You have not mentioned any significant and insurmountable legal objections to doing what the prime wants. So it appears that the problem boils down to this: Your order management people have an administrative process that makes it hard for them to do what what the prime wants and they cannot fashion a work-around. What organization does that sound like?

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Your company can consider elevating the concern with prime contractor's upper management through your upper management. You should have impact facts such as how many subcontracts and their estimated dollar value are estimated to be affected and some quantification as to your company's cost of compliance with the prime contractor's request. Also, if your company is a small business, you may take this up with SBA and/or your federal legislators. If you do these things nicely, things could change. in my experience, prime contractor upper management does not like to receive inquiries from federal legislators or SBA concerning "beating up" a small business with requirements that are not clearly there and have adverse impact worth discussing.  

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@Fara Fasat

You probably know this, and perhaps you have explained it to your "order management people," but I thought I would pass it on:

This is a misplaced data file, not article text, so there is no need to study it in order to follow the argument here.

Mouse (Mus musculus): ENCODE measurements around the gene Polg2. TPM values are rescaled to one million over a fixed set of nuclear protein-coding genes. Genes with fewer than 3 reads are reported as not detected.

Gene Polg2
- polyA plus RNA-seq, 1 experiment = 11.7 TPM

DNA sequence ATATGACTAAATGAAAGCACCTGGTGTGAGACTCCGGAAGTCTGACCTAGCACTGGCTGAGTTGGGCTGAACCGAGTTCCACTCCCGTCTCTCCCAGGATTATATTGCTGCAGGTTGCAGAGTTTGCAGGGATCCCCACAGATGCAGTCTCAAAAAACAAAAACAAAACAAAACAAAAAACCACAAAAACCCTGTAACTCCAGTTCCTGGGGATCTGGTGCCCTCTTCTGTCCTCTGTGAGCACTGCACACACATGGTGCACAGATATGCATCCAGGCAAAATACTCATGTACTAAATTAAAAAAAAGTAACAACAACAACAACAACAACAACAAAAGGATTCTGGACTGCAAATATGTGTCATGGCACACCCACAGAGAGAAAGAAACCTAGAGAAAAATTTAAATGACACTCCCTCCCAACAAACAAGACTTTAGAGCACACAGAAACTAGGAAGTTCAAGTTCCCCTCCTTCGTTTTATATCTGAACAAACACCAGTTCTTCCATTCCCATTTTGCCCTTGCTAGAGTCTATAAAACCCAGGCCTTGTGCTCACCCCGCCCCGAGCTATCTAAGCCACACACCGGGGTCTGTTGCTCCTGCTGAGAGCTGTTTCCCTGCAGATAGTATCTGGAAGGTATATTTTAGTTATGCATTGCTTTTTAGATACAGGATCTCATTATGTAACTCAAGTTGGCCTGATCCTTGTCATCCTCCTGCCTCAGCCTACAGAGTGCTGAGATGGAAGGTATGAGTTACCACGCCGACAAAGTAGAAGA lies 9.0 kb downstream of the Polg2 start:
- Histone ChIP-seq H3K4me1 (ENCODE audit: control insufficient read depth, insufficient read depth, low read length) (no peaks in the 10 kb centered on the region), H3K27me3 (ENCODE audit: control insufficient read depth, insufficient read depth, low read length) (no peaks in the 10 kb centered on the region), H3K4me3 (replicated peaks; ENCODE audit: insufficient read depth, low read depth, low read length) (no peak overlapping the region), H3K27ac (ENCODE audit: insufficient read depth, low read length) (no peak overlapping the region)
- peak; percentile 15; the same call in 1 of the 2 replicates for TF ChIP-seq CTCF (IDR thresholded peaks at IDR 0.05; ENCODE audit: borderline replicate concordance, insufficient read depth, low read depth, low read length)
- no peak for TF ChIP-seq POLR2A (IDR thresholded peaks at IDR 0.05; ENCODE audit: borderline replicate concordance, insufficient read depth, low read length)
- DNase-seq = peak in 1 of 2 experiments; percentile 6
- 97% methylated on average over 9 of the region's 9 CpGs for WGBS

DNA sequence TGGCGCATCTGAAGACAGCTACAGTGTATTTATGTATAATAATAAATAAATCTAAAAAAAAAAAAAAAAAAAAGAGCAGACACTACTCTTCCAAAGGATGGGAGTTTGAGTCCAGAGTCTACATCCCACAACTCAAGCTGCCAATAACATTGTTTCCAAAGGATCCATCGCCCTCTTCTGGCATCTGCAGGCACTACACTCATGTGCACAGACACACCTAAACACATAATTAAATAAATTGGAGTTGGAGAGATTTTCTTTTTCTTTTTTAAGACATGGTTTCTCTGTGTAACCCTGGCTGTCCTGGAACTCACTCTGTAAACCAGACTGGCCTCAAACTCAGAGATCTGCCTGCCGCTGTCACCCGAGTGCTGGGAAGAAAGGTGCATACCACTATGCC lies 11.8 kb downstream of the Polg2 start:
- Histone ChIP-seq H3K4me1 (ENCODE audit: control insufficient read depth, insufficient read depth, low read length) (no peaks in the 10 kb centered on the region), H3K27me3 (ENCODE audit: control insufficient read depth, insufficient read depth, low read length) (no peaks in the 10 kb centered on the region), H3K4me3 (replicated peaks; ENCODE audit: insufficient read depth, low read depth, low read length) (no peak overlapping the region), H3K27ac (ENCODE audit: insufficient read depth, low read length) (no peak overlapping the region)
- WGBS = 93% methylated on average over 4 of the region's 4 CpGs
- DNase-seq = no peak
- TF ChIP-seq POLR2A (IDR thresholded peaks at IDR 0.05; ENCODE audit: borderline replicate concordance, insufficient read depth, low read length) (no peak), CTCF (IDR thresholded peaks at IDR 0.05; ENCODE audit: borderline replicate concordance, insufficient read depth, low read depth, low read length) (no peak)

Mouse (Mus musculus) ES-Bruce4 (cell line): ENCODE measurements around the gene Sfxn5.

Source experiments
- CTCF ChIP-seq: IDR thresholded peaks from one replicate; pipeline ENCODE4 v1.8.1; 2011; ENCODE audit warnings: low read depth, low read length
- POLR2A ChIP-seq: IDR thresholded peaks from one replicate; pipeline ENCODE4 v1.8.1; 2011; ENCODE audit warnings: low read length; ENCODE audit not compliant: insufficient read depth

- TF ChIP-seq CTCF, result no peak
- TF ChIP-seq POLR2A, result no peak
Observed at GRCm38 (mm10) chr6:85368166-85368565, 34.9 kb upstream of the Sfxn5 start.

In the sentence in 52.203-12(g)(1):

Quote

The Contractor shall obtain a declaration, including the certification and disclosure in paragraphs (c) and (d) of the provision at 52.203-11, Certification and Disclosure Regarding Payments to Influence Certain Federal Transactions, from each person requesting or receiving a subcontract under this contract that exceeds the threshold specified in FAR 3.808 on the date of subcontract award.

The bolded phrase reflects the fact that subcontracts will be awarded at various times during the life of the prime contract and that the dollar threshold in FAR 3.808 will periodically change in accordance with FAR 1.109. The intent of the phrase is to instruct primes to apply the dollar threshold in effect on the date of subcontract award, not the threshold in effect on the date of prime contract award, when determining whether to seek the "declaration" mentioned at the beginning of the sentence. See FAR 1.109(d). It is not intended to indicate the date on which the subcontractor must sign the declaration.

Finally, according to FAR 52.203-11(e), the declaration (certification) is a "prerequisite" to award, which means it must be signed and submitted before an award may be made. However, signing at the time of award should satisfy that requirement.

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I made that point (date of award refers to when to apply the dollar threshold) to the prime and also in my first post here. This is an administrative and process problem not a legal one, although getting a cert after the award decision has been made may technically violate the requirement to make a responsibility determination before award (especially debarment).

We will decide how to handle this, and it will be an informed decision.